LaFrankie, J.V. "Flora of the Philippines: Proteaceae. [Draft] ", Flora of the Philippines, updated September 3, 2012. University of the Philippines, accessed on [today's date] at <http://www.philippineflora.info>.
       
 

HELICIA

Helicia Lour. Fl. Cochinch. 1: 83. 1790 [Sep 1790]
       
Synopsis: Chiefly small trees and shrubs, recognized by the spirally arranged entire leaves in upturned clusters, the base of the leaf stalk swollen and bulbous, the flowers in long spikes among or below the leaves, the fruit with a single locule and one or two seeds. About 90% of our collections are of the regionally widespread, common and variable species, H. robusta. The lowland forms are readily recognized by the large leaves with many strong nerves and ragged toothed margin; however, in mountains the leaves can be smaller and with few teeth and the same species name is applied. While H. robusta is found from India to New Guinea, our other species are found only in the Philippines.
Technical description: [For the genus in the Philippines.] Trees or shrubs to 30 cm DBH, 25 m tall. The bark often retaining scars of the leaf stalks. Wood? Leaves arranged spirally along the twigs in upright clusters with episodic growth. Stipules absent. Entire, usually oblanceolate, the margin usually coarsely toothed. Inflorescences axillary from old leaf scars behind the foliage, or ramiflorous, cauliflorous, a simple spike with flowers borne laterally either in pairs or sometimes singly; bracts subtending flower pairs usually small, sometimes accrescent and woody; floral bracts usually minute or absent. Flowers bisexual, actinomorphic. Perianth segments described as tepals, 4, valvate, usually tubular in bud, variously split at anthesis. Stamens 4, opposite tepals; filaments adnate to perianth; anthers basifixed, usually 2-loculed, longitudinally dehiscent, connective often prolonged. Hypogynous glands 4 (or absent), free or variously connate. Ovary superior, 1-loculed, sessile or stipitate; ovules 1 or 2 (or more), pendulous, laterally or basally. Style terminal, simple, often apically clavate; stigma terminal or lateral, mostly small. Fruit at maturity is poorly known for most species, more or less drupaceous or tardily dehiscent. Seeds 1 or 2, sometimes winged (?); endosperm absent (or vestigial); embryo usually straight; cotyledons thin or thick and fleshy; radicle short.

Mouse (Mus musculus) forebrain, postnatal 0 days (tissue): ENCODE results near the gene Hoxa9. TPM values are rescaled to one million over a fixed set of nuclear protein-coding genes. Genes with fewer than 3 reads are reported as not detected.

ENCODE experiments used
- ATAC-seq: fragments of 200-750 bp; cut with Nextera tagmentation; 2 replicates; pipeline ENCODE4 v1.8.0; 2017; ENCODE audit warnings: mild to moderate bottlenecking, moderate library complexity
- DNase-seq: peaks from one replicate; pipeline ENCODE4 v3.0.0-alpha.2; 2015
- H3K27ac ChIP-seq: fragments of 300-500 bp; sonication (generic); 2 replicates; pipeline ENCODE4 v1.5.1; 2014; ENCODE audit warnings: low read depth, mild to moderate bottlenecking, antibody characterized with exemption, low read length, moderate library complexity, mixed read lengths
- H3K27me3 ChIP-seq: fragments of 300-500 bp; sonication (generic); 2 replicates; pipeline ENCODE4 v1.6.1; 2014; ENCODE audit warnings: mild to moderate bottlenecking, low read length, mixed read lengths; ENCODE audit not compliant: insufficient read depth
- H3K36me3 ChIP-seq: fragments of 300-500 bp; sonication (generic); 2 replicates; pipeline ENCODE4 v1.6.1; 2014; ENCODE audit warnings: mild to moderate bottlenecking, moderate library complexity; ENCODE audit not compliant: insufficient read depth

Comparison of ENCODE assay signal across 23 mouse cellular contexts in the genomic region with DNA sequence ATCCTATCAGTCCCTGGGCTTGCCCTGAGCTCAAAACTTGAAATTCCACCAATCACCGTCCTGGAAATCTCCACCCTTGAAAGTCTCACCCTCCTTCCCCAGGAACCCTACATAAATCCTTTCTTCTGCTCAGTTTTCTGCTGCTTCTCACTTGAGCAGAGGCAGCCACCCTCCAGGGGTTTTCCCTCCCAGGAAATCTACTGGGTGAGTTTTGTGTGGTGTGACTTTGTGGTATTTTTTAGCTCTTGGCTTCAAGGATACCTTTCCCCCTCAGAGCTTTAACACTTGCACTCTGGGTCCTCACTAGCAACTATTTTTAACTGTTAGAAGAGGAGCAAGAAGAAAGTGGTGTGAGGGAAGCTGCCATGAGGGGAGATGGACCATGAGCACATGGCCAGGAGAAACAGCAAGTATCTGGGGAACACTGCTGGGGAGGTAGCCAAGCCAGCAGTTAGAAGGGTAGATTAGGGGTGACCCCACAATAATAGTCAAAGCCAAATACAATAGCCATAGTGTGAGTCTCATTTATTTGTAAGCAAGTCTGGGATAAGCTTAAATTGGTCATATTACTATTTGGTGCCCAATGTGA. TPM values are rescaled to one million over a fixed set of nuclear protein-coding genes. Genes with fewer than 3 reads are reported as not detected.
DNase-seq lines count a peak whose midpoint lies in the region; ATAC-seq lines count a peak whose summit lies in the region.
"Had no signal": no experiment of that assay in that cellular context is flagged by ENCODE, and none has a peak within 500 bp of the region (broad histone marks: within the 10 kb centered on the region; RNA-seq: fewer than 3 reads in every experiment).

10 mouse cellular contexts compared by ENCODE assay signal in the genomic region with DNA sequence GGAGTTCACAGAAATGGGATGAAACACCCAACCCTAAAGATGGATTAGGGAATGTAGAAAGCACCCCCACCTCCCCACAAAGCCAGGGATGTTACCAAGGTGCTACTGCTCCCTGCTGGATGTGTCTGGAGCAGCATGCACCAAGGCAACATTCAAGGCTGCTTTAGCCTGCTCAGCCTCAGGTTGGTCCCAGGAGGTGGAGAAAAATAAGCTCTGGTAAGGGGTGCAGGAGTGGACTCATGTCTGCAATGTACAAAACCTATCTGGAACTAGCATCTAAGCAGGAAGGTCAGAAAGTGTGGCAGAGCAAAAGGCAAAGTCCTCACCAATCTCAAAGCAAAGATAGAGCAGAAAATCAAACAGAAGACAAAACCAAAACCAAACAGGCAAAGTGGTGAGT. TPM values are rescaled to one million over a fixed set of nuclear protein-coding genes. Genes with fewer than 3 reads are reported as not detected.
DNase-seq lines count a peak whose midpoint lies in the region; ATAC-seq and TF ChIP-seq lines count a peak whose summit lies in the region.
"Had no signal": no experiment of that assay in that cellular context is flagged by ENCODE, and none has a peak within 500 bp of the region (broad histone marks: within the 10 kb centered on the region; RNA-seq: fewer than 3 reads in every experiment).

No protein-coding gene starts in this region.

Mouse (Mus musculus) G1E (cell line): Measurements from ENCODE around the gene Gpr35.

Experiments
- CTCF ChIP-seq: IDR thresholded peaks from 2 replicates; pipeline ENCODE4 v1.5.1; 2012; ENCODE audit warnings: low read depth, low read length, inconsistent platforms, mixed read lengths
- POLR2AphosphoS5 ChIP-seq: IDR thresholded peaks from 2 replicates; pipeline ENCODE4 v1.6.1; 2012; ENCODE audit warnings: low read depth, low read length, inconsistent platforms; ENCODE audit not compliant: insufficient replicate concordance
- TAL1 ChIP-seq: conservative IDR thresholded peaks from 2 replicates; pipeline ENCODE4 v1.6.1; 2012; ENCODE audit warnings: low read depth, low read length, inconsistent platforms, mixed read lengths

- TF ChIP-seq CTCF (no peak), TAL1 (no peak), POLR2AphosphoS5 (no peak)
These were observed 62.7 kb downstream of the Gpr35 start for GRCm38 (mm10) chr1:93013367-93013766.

Vegetative ecology:
Reproductive ecology:
Economics:
 
 
KEY TO THE SPECIES
Ovary hairy; shrub on exposed mountain ridges above 1000 m, or a tree to 30 cm DBH; the margin rarely with teeth, the blade usually to 4 cm long, oblanceolate and the tip blunt, sometimes elliptic with a briefly acute tip; the blade thick and leathery, dries with strongly raised nerves. [All major islands, chiefly over 1000 m.]
   
Ovary glabrous.
  Young leaves always with red hairs pressed against the surface, at maturity highly variable in all vegetative details; the fruit globose without a sharp point. [All Philippine Islands, common, lowlands and uplands.]..
  Young leaves and twig apex glabrous; the fruit with a short point.
    Main lateral nerves fade to the margin. [Known from Surigao and Dingagat, Aurura (?), below 300 m.]
    Main lateral nerves are more net-like, arch within the margin. [Known with certainty only from the type, Lake Lanao, Surigao, Mindanao.]